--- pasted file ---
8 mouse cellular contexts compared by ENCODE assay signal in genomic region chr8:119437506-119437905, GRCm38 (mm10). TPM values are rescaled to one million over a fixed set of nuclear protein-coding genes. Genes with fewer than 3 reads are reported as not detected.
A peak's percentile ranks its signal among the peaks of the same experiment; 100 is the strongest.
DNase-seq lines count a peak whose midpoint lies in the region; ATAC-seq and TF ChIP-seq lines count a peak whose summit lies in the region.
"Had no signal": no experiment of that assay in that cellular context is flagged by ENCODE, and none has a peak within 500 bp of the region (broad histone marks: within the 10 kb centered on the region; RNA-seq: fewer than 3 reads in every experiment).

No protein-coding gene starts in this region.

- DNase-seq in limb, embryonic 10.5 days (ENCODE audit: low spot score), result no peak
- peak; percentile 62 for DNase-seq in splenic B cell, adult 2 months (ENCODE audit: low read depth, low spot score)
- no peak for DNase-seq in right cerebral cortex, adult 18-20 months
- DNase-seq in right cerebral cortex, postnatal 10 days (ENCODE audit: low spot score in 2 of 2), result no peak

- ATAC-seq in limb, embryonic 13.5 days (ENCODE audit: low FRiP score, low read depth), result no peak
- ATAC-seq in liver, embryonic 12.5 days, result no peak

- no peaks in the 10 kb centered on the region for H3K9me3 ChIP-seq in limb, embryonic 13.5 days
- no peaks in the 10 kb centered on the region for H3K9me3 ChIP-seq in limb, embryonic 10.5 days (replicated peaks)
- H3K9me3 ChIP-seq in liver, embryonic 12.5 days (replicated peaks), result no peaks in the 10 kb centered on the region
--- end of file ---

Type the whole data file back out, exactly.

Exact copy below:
8 mouse cellular contexts compared by ENCODE assay signal in genomic region chr8:119437506-119437905, GRCm38 (mm10). TPM values are rescaled to one million over a fixed set of nuclear protein-coding genes. Genes with fewer than 3 reads are reported as not detected.
A peak's percentile ranks its signal among the peaks of the same experiment; 100 is the strongest.
DNase-seq lines count a peak whose midpoint lies in the region; ATAC-seq and TF ChIP-seq lines count a peak whose summit lies in the region.
"Had no signal": no experiment of that assay in that cellular context is flagged by ENCODE, and none has a peak within 500 bp of the region (broad histone marks: within the 10 kb centered on the region; RNA-seq: fewer than 3 reads in every experiment).

No protein-coding gene starts in this region.

- DNase-seq in limb, embryonic 10.5 days (ENCODE audit: low spot score), result no peak
- peak; percentile 62 for DNase-seq in splenic B cell, adult 2 months (ENCODE audit: low read depth, low spot score)
- no peak for DNase-seq in right cerebral cortex, adult 18-20 months
- DNase-seq in right cerebral cortex, postnatal 10 days (ENCODE audit: low spot score in 2 of 2), result no peak

- ATAC-seq in limb, embryonic 13.5 days (ENCODE audit: low FRiP score, low read depth), result no peak
- ATAC-seq in liver, embryonic 12.5 days, result no peak

- no peaks in the 10 kb centered on the region for H3K9me3 ChIP-seq in limb, embryonic 13.5 days
- no peaks in the 10 kb centered on the region for H3K9me3 ChIP-seq in limb, embryonic 10.5 days (replicated peaks)
- H3K9me3 ChIP-seq in liver, embryonic 12.5 days (replicated peaks), result no peaks in the 10 kb centered on the region